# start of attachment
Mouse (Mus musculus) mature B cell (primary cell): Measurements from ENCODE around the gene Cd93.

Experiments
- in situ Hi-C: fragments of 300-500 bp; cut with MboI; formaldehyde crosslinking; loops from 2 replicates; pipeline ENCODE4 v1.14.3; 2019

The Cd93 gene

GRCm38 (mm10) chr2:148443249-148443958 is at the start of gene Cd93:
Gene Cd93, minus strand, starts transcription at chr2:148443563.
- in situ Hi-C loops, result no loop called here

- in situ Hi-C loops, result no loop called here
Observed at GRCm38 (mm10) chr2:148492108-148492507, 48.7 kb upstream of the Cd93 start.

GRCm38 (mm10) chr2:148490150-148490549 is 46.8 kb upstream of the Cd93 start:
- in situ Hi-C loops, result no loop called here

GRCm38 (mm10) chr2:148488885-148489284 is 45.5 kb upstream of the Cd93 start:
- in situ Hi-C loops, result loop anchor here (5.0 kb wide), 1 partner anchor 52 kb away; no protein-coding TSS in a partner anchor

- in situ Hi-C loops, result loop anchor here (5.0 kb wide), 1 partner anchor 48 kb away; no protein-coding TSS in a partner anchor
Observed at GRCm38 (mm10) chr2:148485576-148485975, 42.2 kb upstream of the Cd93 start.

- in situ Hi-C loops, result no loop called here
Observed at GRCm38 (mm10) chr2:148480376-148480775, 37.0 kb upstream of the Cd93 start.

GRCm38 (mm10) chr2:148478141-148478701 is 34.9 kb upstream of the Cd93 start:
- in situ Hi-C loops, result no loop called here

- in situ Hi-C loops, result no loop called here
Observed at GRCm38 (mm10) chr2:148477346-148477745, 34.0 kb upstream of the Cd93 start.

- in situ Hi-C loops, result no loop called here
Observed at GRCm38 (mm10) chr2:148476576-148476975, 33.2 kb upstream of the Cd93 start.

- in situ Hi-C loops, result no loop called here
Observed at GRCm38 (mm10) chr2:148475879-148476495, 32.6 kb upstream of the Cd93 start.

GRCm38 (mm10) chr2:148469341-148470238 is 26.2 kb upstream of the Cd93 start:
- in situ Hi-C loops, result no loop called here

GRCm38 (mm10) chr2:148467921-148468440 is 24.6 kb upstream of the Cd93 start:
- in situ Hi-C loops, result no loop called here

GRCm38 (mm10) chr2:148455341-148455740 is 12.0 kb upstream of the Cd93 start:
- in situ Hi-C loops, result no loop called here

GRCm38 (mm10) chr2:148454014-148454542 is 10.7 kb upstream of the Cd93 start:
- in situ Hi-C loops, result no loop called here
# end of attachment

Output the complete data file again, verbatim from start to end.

Mouse (Mus musculus) mature B cell (primary cell): Measurements from ENCODE around the gene Cd93.

Experiments
- in situ Hi-C: fragments of 300-500 bp; cut with MboI; formaldehyde crosslinking; loops from 2 replicates; pipeline ENCODE4 v1.14.3; 2019

The Cd93 gene

GRCm38 (mm10) chr2:148443249-148443958 is at the start of gene Cd93:
Gene Cd93, minus strand, starts transcription at chr2:148443563.
- in situ Hi-C loops, result no loop called here

- in situ Hi-C loops, result no loop called here
Observed at GRCm38 (mm10) chr2:148492108-148492507, 48.7 kb upstream of the Cd93 start.

GRCm38 (mm10) chr2:148490150-148490549 is 46.8 kb upstream of the Cd93 start:
- in situ Hi-C loops, result no loop called here

GRCm38 (mm10) chr2:148488885-148489284 is 45.5 kb upstream of the Cd93 start:
- in situ Hi-C loops, result loop anchor here (5.0 kb wide), 1 partner anchor 52 kb away; no protein-coding TSS in a partner anchor

- in situ Hi-C loops, result loop anchor here (5.0 kb wide), 1 partner anchor 48 kb away; no protein-coding TSS in a partner anchor
Observed at GRCm38 (mm10) chr2:148485576-148485975, 42.2 kb upstream of the Cd93 start.

- in situ Hi-C loops, result no loop called here
Observed at GRCm38 (mm10) chr2:148480376-148480775, 37.0 kb upstream of the Cd93 start.

GRCm38 (mm10) chr2:148478141-148478701 is 34.9 kb upstream of the Cd93 start:
- in situ Hi-C loops, result no loop called here

- in situ Hi-C loops, result no loop called here
Observed at GRCm38 (mm10) chr2:148477346-148477745, 34.0 kb upstream of the Cd93 start.

- in situ Hi-C loops, result no loop called here
Observed at GRCm38 (mm10) chr2:148476576-148476975, 33.2 kb upstream of the Cd93 start.

- in situ Hi-C loops, result no loop called here
Observed at GRCm38 (mm10) chr2:148475879-148476495, 32.6 kb upstream of the Cd93 start.

GRCm38 (mm10) chr2:148469341-148470238 is 26.2 kb upstream of the Cd93 start:
- in situ Hi-C loops, result no loop called here

GRCm38 (mm10) chr2:148467921-148468440 is 24.6 kb upstream of the Cd93 start:
- in situ Hi-C loops, result no loop called here

GRCm38 (mm10) chr2:148455341-148455740 is 12.0 kb upstream of the Cd93 start:
- in situ Hi-C loops, result no loop called here

GRCm38 (mm10) chr2:148454014-148454542 is 10.7 kb upstream of the Cd93 start:
- in situ Hi-C loops, result no loop called here